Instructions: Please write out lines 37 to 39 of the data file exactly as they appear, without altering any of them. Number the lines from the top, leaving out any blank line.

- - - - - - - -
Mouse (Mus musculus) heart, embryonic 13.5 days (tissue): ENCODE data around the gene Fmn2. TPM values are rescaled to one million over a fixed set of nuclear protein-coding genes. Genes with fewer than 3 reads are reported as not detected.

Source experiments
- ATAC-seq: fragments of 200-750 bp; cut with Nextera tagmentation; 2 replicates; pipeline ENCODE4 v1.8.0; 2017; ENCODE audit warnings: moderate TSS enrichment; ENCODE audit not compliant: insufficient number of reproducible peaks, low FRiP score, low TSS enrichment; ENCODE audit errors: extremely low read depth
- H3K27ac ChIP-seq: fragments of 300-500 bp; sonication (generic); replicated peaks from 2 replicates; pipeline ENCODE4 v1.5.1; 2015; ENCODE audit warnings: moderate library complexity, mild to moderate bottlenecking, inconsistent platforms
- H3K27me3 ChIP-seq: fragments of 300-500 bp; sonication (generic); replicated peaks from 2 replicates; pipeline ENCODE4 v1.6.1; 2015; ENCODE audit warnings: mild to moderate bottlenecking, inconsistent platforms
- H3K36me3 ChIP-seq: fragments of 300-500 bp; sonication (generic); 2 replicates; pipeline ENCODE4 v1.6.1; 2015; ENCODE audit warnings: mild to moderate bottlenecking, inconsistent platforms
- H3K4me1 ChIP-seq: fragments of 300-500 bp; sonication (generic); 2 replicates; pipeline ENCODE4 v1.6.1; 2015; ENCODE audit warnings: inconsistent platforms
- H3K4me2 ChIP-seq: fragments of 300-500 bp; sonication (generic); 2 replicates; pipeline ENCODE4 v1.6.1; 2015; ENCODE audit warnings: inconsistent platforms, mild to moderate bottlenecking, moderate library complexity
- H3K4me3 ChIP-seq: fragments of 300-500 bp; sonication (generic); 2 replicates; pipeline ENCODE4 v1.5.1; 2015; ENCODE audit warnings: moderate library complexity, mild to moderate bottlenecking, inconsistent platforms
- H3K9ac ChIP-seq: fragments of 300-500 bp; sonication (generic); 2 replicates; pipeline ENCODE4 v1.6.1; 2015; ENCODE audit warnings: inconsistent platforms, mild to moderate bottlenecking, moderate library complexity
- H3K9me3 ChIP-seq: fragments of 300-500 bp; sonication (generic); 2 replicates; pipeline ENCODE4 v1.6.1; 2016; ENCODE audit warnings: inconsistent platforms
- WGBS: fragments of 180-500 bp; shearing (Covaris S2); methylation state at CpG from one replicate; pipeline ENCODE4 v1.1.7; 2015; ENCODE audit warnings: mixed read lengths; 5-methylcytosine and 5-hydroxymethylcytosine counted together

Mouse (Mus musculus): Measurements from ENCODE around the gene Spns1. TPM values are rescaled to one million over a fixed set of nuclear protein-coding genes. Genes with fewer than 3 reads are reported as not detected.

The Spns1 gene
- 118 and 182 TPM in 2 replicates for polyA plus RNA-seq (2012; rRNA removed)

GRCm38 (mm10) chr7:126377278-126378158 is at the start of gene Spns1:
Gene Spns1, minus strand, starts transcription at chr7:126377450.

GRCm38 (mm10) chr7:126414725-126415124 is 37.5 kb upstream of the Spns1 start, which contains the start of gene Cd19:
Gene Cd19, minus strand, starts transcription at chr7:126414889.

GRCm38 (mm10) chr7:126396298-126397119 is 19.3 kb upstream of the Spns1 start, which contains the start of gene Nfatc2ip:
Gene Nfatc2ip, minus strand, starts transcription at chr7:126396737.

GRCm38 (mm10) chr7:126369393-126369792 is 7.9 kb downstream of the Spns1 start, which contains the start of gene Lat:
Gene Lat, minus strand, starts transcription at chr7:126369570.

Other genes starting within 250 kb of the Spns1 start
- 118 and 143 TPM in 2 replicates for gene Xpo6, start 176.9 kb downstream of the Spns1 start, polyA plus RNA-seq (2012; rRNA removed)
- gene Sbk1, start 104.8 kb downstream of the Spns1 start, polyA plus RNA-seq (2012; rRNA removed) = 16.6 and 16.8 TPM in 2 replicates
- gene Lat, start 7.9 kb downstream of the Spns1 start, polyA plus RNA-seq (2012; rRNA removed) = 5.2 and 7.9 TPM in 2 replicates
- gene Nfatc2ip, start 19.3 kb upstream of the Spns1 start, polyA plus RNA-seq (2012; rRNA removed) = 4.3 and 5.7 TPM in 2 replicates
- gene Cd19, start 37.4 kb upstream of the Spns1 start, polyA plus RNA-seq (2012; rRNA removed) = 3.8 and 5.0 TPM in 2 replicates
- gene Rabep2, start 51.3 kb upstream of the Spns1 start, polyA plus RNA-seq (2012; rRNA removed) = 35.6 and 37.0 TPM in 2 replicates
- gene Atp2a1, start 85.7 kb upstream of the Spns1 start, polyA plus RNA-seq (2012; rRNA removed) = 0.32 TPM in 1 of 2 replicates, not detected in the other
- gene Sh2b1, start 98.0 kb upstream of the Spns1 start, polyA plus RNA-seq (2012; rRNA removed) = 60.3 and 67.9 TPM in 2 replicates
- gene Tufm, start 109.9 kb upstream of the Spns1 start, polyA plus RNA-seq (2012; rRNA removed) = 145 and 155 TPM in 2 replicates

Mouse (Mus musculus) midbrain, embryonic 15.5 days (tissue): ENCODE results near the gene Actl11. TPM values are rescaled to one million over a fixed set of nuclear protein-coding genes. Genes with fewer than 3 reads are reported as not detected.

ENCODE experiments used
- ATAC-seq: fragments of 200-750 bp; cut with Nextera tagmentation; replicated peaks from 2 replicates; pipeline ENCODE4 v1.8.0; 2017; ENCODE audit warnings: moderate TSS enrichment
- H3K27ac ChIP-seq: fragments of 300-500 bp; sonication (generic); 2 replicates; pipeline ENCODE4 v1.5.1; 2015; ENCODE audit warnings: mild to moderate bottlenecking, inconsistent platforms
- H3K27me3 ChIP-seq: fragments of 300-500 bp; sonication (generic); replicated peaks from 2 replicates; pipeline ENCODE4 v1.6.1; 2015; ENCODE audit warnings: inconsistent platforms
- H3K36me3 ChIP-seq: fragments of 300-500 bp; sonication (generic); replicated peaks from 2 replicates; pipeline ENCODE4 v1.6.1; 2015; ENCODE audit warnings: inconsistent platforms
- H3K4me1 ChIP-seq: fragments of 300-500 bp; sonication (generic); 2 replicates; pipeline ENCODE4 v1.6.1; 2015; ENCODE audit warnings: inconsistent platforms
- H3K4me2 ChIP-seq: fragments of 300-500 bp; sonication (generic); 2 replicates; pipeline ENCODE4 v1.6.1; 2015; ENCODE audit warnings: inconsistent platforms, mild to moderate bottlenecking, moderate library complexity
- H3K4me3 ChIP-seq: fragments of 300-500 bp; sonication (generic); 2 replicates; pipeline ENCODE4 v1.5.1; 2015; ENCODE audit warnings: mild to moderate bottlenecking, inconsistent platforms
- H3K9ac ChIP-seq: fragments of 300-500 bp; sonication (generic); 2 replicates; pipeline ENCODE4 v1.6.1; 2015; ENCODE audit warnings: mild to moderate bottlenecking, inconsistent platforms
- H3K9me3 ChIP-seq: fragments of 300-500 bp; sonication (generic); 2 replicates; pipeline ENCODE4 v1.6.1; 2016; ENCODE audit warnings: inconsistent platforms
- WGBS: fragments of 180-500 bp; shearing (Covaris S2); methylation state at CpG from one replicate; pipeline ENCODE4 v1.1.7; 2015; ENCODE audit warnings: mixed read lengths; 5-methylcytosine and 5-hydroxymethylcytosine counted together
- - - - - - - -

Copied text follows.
- H3K27ac ChIP-seq: fragments of 300-500 bp; sonication (generic); 2 replicates; pipeline ENCODE4 v1.5.1; 2015; ENCODE audit warnings: mild to moderate bottlenecking, inconsistent platforms
- H3K27me3 ChIP-seq: fragments of 300-500 bp; sonication (generic); replicated peaks from 2 replicates; pipeline ENCODE4 v1.6.1; 2015; ENCODE audit warnings: inconsistent platforms
- H3K36me3 ChIP-seq: fragments of 300-500 bp; sonication (generic); replicated peaks from 2 replicates; pipeline ENCODE4 v1.6.1; 2015; ENCODE audit warnings: inconsistent platforms